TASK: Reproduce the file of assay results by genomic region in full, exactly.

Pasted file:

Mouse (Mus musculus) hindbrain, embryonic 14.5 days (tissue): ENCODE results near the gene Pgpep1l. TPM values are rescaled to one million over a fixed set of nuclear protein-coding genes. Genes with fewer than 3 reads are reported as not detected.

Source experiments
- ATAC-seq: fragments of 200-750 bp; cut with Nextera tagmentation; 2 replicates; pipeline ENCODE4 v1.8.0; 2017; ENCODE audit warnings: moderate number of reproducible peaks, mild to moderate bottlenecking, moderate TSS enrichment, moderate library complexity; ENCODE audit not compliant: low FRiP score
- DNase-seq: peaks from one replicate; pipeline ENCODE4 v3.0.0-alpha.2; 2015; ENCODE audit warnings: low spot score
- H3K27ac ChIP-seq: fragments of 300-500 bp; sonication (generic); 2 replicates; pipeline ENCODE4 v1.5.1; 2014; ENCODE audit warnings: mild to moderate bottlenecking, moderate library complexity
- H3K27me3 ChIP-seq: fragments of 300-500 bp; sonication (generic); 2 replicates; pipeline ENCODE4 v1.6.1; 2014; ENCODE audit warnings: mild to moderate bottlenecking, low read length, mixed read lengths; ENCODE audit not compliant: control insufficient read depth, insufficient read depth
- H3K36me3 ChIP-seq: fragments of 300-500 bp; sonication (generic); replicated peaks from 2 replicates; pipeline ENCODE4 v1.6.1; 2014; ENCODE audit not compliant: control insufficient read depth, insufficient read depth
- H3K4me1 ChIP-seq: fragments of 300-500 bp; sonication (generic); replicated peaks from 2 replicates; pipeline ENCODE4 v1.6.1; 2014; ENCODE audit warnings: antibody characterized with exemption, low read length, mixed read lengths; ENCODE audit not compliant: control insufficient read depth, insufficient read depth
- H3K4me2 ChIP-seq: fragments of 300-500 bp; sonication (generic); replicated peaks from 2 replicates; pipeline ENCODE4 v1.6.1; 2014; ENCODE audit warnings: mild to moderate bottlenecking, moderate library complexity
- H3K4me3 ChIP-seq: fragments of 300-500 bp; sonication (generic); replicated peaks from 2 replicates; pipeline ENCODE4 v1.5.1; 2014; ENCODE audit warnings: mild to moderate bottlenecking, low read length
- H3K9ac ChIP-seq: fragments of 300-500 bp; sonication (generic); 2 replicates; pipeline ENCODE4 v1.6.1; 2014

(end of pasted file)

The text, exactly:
Mouse (Mus musculus) hindbrain, embryonic 14.5 days (tissue): ENCODE results near the gene Pgpep1l. TPM values are rescaled to one million over a fixed set of nuclear protein-coding genes. Genes with fewer than 3 reads are reported as not detected.

Source experiments
- ATAC-seq: fragments of 200-750 bp; cut with Nextera tagmentation; 2 replicates; pipeline ENCODE4 v1.8.0; 2017; ENCODE audit warnings: moderate number of reproducible peaks, mild to moderate bottlenecking, moderate TSS enrichment, moderate library complexity; ENCODE audit not compliant: low FRiP score
- DNase-seq: peaks from one replicate; pipeline ENCODE4 v3.0.0-alpha.2; 2015; ENCODE audit warnings: low spot score
- H3K27ac ChIP-seq: fragments of 300-500 bp; sonication (generic); 2 replicates; pipeline ENCODE4 v1.5.1; 2014; ENCODE audit warnings: mild to moderate bottlenecking, moderate library complexity
- H3K27me3 ChIP-seq: fragments of 300-500 bp; sonication (generic); 2 replicates; pipeline ENCODE4 v1.6.1; 2014; ENCODE audit warnings: mild to moderate bottlenecking, low read length, mixed read lengths; ENCODE audit not compliant: control insufficient read depth, insufficient read depth
- H3K36me3 ChIP-seq: fragments of 300-500 bp; sonication (generic); replicated peaks from 2 replicates; pipeline ENCODE4 v1.6.1; 2014; ENCODE audit not compliant: control insufficient read depth, insufficient read depth
- H3K4me1 ChIP-seq: fragments of 300-500 bp; sonication (generic); replicated peaks from 2 replicates; pipeline ENCODE4 v1.6.1; 2014; ENCODE audit warnings: antibody characterized with exemption, low read length, mixed read lengths; ENCODE audit not compliant: control insufficient read depth, insufficient read depth
- H3K4me2 ChIP-seq: fragments of 300-500 bp; sonication (generic); replicated peaks from 2 replicates; pipeline ENCODE4 v1.6.1; 2014; ENCODE audit warnings: mild to moderate bottlenecking, moderate library complexity
- H3K4me3 ChIP-seq: fragments of 300-500 bp; sonication (generic); replicated peaks from 2 replicates; pipeline ENCODE4 v1.5.1; 2014; ENCODE audit warnings: mild to moderate bottlenecking, low read length
- H3K9ac ChIP-seq: fragments of 300-500 bp; sonication (generic); 2 replicates; pipeline ENCODE4 v1.6.1; 2014